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The Senate scandal is hot on Parliament Hill, but Harper isn't the first PM to be embroiled in controversy

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There is fluidity to Canadian political history that is generally ignored in the media. Print, television and Internet coverage of a scandal of the type we are now witnessing with Prime Minister Stephen Harper and the trio of former Conservative senators he is attempting to expel and expunge exists in the moment. Each new revelation is sensationalized, analyzed and speculated about as if it were the first time such an event happened in Ottawa.

Irrespective of their collective shaking of the heads, the media enjoy nothing more than a good scandal since it has all the elements -- confrontation, human drama, winners and losers -- that make the news stories and commentaries of the messengers seem more significant than they might be. Frequently, a week in the life of a scandal is reminiscent of the ending of an old Adam West Batman TV episode from the '60s: Will Stephen Harper be proven a liar? Will Tom Mulcair continue to score points in question period? Will Mike Duffy release his allegedly damaging e-mails? Stay tuned for tomorrow's episode, same Ottawa time, same Ottawa channel.

In fact, the current Senate scandal is hardly the worst thing that has taken place in Ottawa, and Stephen Harper is not the first prime minister to be embroiled in controversy -- far from it. Canadians and the members of the media merely have short memories. Here is a prime ministerial primer on eight of Harper's major predecessors. The historical lesson: This too shall pass.



1867-73; 1878-91




GREATEST SUCCESS(ES): Confederation; building the Canadian Pacific Railway

GREATEST FAILURE(S): Failing to understand that hanging Louis Riel would alienate Quebec; disdain for challenges to his authority from premiers; weakened Canadian federalism.

CHIEF NEMESIS(ES): George Brown, publisher of the Globe. Though he put aside his personal differences to work with Macdonald and George-âtienne Cartier in making Confederation a reality, Brown detested John A. and never forgave him for accusing Brown of lying and falsifying evidence in an investigation of conditions at Kingston Penitentiary in 1849.

RELATIONS WITH MEDIA: Macdonald was as partisan a prime minister as there was. He spent an inordinate amount of time attempting to control coverage of his government and worked diligently to establish a Tory newspaper in Toronto that could counter the power of the Globe. In this, he was only partly successful. Reporters from Conservative newspapers adored him; Liberal ones much less so.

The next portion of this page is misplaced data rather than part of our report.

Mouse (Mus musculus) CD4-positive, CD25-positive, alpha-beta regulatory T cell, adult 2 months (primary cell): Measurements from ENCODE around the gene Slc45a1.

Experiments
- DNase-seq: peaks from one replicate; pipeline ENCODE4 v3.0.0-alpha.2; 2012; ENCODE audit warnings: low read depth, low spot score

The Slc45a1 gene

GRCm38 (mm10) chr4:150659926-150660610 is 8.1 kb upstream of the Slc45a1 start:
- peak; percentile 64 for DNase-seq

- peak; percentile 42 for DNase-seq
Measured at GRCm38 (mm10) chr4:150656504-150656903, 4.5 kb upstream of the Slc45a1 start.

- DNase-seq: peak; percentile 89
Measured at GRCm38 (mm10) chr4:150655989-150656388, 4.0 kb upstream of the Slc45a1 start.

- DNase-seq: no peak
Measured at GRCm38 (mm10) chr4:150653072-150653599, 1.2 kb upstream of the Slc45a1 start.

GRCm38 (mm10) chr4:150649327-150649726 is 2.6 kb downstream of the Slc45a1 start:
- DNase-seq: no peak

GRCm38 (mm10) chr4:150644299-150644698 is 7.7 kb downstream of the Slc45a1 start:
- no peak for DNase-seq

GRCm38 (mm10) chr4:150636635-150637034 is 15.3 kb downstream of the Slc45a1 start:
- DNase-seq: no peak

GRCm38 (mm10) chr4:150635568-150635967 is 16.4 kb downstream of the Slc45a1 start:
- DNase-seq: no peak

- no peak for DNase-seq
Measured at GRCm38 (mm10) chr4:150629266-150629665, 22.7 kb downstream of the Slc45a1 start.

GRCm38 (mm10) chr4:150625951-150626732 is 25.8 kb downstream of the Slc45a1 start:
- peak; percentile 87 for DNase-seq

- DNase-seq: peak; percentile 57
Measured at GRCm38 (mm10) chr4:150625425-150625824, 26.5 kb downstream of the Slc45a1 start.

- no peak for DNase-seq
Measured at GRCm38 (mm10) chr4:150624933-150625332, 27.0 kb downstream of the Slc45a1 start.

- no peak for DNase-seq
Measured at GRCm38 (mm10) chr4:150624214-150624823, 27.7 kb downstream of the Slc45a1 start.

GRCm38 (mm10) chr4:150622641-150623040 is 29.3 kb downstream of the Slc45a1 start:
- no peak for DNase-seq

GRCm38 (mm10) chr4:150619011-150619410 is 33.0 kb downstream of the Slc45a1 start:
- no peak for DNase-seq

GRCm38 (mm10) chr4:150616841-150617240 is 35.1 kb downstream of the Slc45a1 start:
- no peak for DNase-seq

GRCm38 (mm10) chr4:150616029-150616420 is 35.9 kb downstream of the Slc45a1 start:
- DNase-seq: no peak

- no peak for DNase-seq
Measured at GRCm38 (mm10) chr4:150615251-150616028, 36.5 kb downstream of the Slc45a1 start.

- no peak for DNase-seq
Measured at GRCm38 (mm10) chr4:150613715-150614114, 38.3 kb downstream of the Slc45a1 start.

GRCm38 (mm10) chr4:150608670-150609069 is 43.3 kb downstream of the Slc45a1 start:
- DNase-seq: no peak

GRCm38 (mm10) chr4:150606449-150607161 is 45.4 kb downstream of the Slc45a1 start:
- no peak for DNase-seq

SCANDAL(S): The Pacific Scandal, in which Macdonald was accused of awarding the lucrative CPR contract to Montreal shipping tycoon Hugh Allan in exchange for campaign contributions. Ironically, the damaging information about Macdonald's links with Allan was leaked by angry officials from the American-owned Northern Pacific Railway whom, for political expediency reasons, Macdonald had cut out of the contract.

UH-OH: "Immediate private. I must have another ten thousand. Will be the last time of calling. Do not fail me. Answer today." The publication in the Globe of Macdonald's telegram to Hugh Allan's lawyer in August 1872 asking for more campaign funds sealed John A's fate in the Pacific Scandal.

BEST QUIP: Seeing Macdonald, who was drunk, vomit on the side of the stage during an election campaign, his disgusted opponent asked the crowd: "Is this the man you want running your country? A drunk!" In reply, Macdonald declared, "I get sick sometimes not because of drink or any other cause, except that I am forced to listen to the ranting of my honourable opponent."

HISTORICAL LEGACY: Historians and the public usually rank Macdonald as the best prime minister Canada has ever had. His constant behind-the-scenes scheming today is remembered more fondly that it was treated at the time. Among all of the Fathers of Confederation, he is our George Washington. There has been a campaign to have his birthday declared a national holiday and plans are underway to celebrate the 200th anniversary of his birth in 2015.







GREATEST SUCCESS(ES): Opening and settling the Canadian West; promoting the politics of compromise between English and French and Protestants and Catholics.